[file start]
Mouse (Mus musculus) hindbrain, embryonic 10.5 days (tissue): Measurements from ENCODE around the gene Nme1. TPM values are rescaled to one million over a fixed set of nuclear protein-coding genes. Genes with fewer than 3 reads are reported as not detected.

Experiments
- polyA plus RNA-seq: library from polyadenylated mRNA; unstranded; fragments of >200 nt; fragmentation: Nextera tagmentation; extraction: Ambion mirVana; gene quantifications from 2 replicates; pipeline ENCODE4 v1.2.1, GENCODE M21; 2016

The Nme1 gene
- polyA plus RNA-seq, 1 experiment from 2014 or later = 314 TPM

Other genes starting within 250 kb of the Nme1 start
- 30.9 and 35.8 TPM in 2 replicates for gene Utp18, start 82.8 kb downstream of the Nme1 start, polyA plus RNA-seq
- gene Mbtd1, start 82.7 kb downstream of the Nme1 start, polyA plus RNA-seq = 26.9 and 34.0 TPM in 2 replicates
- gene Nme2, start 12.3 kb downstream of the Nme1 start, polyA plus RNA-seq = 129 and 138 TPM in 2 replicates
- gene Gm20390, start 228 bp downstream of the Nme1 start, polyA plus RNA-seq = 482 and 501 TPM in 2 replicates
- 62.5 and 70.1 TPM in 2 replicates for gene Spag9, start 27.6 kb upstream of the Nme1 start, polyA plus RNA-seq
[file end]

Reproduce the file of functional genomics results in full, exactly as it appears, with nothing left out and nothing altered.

Mouse (Mus musculus) hindbrain, embryonic 10.5 days (tissue): Measurements from ENCODE around the gene Nme1. TPM values are rescaled to one million over a fixed set of nuclear protein-coding genes. Genes with fewer than 3 reads are reported as not detected.

Experiments
- polyA plus RNA-seq: library from polyadenylated mRNA; unstranded; fragments of >200 nt; fragmentation: Nextera tagmentation; extraction: Ambion mirVana; gene quantifications from 2 replicates; pipeline ENCODE4 v1.2.1, GENCODE M21; 2016

The Nme1 gene
- polyA plus RNA-seq, 1 experiment from 2014 or later = 314 TPM

Other genes starting within 250 kb of the Nme1 start
- 30.9 and 35.8 TPM in 2 replicates for gene Utp18, start 82.8 kb downstream of the Nme1 start, polyA plus RNA-seq
- gene Mbtd1, start 82.7 kb downstream of the Nme1 start, polyA plus RNA-seq = 26.9 and 34.0 TPM in 2 replicates
- gene Nme2, start 12.3 kb downstream of the Nme1 start, polyA plus RNA-seq = 129 and 138 TPM in 2 replicates
- gene Gm20390, start 228 bp downstream of the Nme1 start, polyA plus RNA-seq = 482 and 501 TPM in 2 replicates
- 62.5 and 70.1 TPM in 2 replicates for gene Spag9, start 27.6 kb upstream of the Nme1 start, polyA plus RNA-seq